Review Summary: "Hail to Power and to Glory's way"3 of 4 thought this review was well written
After a group releases what fans consider to be their magnum opus, subsequent releases are usually met with considerably mixed reviews. This generalization held true for Gentle Giant after they released “In a Glass House” in 1973; their next release, “The Power and the Glory,” is sometimes held in high regard as a continuation of “In a Glass House” and is also sometimes ridiculed as being an unsuccessful “In a Glass House II.” In reality, “The Power and the Glory” is neither – rather it is unique enough to separate itself from “In a Glass House” quite well. Conceptually and lyrically the album has a very interesting progression and musically the album is immaculately executed. Probably the strongest and weakest points of the album come from a compositional standpoint; “Proclamation” is possibly one of the greatest tracks that Gentle Giant ever released, but there are moments in tracks like “So Sincere” that leave the listener either confused or annoyed.
“The Power and the Glory” gets a reputation as one of the most complex and impenetrable progressive rock albums, but not rightfully so. There are many other moments in the Gentle Giant catalogue that are far less accessible than this. There aren’t harmonies so outlandish that they are beyond comprehension, there is nothing outside of a standard time signature, and the orchestrations are not as notoriously obscure as they have been on other Gentle Giant records. Although harmonically the album incorporates dissonance frequently, it isn’t nearly as abstract as people make it out to be. Most of the tracks on the album have a groove or other strong rhythmic pattern that carries the music very adequately even when melodically the music begins to stray. It is also important to note that many of the stranger harmonic choices on the record start to make much more sense with each repeated listen.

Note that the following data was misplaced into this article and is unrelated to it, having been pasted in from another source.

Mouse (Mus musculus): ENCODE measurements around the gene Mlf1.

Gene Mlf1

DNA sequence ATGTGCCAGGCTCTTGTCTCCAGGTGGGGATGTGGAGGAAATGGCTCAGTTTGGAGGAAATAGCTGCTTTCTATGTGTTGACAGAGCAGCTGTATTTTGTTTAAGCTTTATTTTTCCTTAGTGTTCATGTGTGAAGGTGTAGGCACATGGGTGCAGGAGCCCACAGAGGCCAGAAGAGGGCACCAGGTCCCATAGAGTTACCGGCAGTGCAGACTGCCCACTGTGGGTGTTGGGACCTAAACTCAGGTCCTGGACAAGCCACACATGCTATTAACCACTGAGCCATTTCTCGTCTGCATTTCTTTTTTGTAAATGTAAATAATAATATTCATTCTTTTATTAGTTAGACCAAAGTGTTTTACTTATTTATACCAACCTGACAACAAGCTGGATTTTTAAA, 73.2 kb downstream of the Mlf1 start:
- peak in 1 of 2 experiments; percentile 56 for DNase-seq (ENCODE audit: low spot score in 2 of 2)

The band mates can do no wrong in their execution of the material. The overall feel that is communicated as well as the technical proficiency of the musicians is superb. Some extremely difficult syncopations and meter changes are performed in the utmost natural manner. Each instrument fits very nicely into the texture of the entire group, without any player who disrupts the surface too much. There are great 70’s keyboard tones, soulful guitar playing, rock-solid bass playing, great ensemble drumming, and vocals that are very stylistic of old school progressive rock.
Lyrically the album is rather sound as well, although the full value of the lyrics of each track and the way they connect to one another takes a few listens to appreciate. There are many instances in which the band will quote directly from other songs on the album, which is the primary source of continuity with the record. The concept of the album is essentially centered on someone who believes they will use political power to achieve a greater good than the current situation. However, when put in the situation, the individual is powerless but to grow into the clearly defined mould of the past ruler; the person inevitably becomes the very role that he sought to defeat. The album ends with another ruler coming into power, possibly to fall victim to the same fate as the previous two.
So what is the album’s greatest downfall? Like stated earlier, some tracks are written awkwardly. “So Sincere” and “Cogs in Cogs” both have the same disjointed, fragmented compositional technique but it works for “Cogs in Cogs” where “So Sincere” can be pretty disappointing in places. Other tracks like “No God’s a Man” are plagued with the same issue – there is just a dry, uninteresting quality that creeps into the music and eventually can just ruin the tracks and make them irritating. Not all is bad though, as the relationship between “Proclamation” and “Valedictory” is incredibly well-done and clever all at the same time; the first time the material is heard it is in its pure form, but on the reprise it is distorted to represent the perversion of the character in the concept. If nothing else from the album, listening to these two songs side-by-side is well worth the time.
In the end, Gentle Giant have made a great progressive rock album for progressive rock fans. For those who don’t naturally have an ear for progressive rock music, it would be best to just avoid this and aim for something a little catchier. But for fans of E.L.P. or King Crimson or Yes, this could grow into one of your most treasured records.